Cabo Bite Report for Jan. 27 – Feb. 2, 2014

FLY HOOKER SPORTFISHING

Captain George Landrum

gmlandrum@hotmail.com

www.flyhooker.com

http://captgeo.wordpress.com/

Cabo Fish Report

Jan. 27 – Feb. 2, 2014

 

WEATHER:  We had mostly sunny skies this week with the highs in the mid 80′s and lows in the low 60′s.  I heard that in a few spots it reached the mid 50′s but not at the marina or at our house.  We did have a bit of rain this week.  Last week I mentioned that it had felt humid at the end of the week and we had seen some low black clouds that made it feel as if it would rain.  We didn’t have any of those low black clouds on Monday, just cloudy skies, but in the evening we did get rain, steady enough to get everything wet but not strong enough to wash the cars! Winds were from the north-north-east at the end of the week.

WATER: We did have great water conditions once again with the exception of early in the week on the Pacific side in the afternoons.  During that time frame for the first three days the winds blew fairly strong causing some very choppy conditions up past the lighthouse and offshore.  Of course the afternoons are when most boats were coming back to the marina so it was a downhill, downwind run and not to uncomfortable.  The rest of the time the seas on the Pacific side were in the 1-4 foot range and water temperatures were 74 early in the week, slowly dropping to 70-71 degrees by the end of the week. On the Cortez side of the Cape the water was smooth, almost like a pool most of the week with swells 1-2 feet and wind riffles in the afternoons. The water temperature dropped on this side as well with water toward the shore from the 95 spot and the 1150 going from 74 degrees to 72-71 degrees, and the water on the Gorda Bank dropping from 76 degrees at the start of the week to 74 at the end of the week.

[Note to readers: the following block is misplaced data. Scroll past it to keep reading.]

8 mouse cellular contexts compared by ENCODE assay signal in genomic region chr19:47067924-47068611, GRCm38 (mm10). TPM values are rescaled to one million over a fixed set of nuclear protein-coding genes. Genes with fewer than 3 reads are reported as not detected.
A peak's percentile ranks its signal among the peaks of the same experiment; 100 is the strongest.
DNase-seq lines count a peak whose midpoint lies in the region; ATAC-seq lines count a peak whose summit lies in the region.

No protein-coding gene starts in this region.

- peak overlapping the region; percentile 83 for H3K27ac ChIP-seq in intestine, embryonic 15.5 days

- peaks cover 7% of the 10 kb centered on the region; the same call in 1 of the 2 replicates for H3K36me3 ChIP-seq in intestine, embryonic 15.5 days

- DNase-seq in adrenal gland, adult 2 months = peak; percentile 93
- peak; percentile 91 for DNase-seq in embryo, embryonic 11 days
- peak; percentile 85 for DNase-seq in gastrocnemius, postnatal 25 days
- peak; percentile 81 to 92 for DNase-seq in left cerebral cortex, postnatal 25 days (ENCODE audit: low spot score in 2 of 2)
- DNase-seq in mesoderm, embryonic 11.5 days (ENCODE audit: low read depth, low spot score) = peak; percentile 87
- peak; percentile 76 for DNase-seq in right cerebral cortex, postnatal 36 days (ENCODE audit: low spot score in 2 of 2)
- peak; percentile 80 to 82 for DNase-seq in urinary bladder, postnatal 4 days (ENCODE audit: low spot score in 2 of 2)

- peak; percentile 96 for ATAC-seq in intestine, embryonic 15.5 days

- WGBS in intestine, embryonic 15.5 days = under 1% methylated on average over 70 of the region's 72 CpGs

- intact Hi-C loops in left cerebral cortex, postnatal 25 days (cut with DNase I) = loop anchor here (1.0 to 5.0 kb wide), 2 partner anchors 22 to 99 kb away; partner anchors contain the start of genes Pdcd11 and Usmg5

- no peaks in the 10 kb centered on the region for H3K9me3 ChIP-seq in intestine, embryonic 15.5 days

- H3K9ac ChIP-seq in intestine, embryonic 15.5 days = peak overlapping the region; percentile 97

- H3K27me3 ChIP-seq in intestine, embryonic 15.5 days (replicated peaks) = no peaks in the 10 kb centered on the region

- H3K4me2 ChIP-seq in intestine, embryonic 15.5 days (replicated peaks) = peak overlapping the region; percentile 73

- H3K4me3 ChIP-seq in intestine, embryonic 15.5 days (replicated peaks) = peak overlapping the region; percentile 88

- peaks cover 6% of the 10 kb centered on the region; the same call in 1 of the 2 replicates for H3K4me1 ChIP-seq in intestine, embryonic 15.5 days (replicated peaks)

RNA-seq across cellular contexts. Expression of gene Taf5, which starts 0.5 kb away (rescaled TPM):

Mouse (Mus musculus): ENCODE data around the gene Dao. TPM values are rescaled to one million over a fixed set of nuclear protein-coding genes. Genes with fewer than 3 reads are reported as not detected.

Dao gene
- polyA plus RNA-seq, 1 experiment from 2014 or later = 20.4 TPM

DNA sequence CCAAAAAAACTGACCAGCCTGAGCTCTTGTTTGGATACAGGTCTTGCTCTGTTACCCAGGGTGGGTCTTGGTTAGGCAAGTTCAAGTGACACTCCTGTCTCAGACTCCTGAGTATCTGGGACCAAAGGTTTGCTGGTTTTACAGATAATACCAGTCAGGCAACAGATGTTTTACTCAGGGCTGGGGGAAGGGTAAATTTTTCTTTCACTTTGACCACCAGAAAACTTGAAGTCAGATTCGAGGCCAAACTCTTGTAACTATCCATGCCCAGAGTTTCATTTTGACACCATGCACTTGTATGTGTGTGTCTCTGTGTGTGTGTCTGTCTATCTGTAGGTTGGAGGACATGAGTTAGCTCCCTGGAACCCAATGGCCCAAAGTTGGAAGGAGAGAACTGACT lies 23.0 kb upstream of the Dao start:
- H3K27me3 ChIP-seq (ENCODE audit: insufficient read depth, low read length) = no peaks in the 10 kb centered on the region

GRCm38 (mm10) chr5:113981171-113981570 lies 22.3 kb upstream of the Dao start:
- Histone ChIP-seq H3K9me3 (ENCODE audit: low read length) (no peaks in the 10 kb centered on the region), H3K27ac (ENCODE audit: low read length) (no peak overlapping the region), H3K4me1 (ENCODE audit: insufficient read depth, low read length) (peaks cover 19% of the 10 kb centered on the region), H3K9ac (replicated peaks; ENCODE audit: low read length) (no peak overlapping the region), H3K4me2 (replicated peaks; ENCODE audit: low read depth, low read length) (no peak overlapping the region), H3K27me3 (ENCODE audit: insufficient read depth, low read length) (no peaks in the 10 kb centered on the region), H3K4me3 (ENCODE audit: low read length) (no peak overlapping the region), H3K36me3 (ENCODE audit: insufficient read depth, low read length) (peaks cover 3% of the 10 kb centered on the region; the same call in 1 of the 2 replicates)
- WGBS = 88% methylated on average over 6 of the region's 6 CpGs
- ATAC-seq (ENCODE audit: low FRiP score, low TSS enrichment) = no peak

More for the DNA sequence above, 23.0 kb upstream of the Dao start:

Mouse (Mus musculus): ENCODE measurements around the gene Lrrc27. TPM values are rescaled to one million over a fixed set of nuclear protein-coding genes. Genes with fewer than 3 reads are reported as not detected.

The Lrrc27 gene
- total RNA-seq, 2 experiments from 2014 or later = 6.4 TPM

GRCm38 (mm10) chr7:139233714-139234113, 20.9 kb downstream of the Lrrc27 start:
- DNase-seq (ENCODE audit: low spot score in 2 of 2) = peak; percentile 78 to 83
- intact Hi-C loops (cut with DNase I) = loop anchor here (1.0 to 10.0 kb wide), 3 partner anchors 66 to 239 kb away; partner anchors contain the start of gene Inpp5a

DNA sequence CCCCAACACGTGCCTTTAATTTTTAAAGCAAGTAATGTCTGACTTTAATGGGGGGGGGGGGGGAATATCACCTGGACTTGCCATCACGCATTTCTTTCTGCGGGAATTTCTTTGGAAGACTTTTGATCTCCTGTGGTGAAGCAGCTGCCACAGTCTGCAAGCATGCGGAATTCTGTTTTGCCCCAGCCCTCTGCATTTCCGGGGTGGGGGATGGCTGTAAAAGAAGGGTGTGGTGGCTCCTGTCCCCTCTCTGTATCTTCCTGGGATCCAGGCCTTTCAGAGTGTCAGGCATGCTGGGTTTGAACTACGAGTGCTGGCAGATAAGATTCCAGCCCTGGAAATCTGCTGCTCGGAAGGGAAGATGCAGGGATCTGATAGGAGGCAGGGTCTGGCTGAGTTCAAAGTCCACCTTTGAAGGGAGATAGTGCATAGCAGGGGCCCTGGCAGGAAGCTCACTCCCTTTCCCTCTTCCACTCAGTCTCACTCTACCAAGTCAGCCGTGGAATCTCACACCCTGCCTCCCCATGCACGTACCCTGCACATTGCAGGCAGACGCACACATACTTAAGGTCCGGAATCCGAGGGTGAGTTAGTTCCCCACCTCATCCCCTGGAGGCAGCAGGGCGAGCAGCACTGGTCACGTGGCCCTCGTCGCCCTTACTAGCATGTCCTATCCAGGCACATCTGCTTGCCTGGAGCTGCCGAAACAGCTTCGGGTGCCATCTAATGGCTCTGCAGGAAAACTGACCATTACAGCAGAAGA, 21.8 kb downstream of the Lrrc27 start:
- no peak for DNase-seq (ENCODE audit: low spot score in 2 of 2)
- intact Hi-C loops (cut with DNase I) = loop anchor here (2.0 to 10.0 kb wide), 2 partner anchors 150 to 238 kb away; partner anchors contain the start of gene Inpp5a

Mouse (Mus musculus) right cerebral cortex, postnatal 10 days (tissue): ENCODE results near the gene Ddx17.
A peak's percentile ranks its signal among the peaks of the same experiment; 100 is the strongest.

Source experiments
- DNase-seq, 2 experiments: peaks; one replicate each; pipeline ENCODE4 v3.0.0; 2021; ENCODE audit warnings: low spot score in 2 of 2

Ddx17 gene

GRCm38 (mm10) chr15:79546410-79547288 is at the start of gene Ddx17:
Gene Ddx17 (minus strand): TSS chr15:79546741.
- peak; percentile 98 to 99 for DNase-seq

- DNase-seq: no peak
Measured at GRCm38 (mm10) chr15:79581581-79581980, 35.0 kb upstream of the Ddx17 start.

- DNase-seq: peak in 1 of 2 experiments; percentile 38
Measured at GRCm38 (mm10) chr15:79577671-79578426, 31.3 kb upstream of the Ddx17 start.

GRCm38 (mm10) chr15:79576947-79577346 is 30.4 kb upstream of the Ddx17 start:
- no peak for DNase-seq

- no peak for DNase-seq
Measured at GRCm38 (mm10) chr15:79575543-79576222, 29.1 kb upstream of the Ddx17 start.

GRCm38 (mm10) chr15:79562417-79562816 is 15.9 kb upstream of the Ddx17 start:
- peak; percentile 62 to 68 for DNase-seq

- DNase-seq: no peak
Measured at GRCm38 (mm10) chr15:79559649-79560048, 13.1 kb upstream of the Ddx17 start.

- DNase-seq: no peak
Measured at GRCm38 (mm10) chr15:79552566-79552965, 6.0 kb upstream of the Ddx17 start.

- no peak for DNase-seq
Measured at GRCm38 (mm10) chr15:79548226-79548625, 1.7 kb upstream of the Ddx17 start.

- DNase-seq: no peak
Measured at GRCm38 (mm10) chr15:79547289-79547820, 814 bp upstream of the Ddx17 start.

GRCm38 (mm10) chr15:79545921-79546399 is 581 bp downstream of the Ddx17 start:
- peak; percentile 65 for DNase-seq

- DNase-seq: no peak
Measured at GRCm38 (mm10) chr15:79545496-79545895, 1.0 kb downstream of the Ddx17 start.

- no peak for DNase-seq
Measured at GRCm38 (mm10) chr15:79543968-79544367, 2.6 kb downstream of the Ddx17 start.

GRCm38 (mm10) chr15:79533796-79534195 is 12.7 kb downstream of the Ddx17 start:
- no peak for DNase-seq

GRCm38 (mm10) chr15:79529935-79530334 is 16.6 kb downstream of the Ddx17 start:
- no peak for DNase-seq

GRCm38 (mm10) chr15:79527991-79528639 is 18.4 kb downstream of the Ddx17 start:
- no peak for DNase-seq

BAIT: There was no lack of bait this week and you could buy as many Mackerel and Caballito as you wanted for the usual $3 each.  Still no Sardinas that I was aware of.

FISHING:

BILLFISH: I was a bit surprised this week that the action on Striped Marlin slowed down a bit, I was sure that the new moon phase would help the bite.  Instead, we were seeing between 65-70% of our anglers getting hooked into and releasing a Striped Marlin.  The fish have also started to appear in areas other than on the Pacific side at the high spots, we were finding them on the Cortez side as well, not in any great numbers, but a stronger showing than we had been seeing the week before.  The cooling water may have something to do with this as Striped Marlin seem to prefer water in the 70-72 degree range. With the fish scattered out a bit more, trolling became the preferred method of finding a Marlin.  Spotting a tailing fish then running to it and tossing a bait in front worked better than sitting on the high spots drifting a live bait, and much better than slow trolling a live bait.  The fish also were not shy about slamming a trolled lure!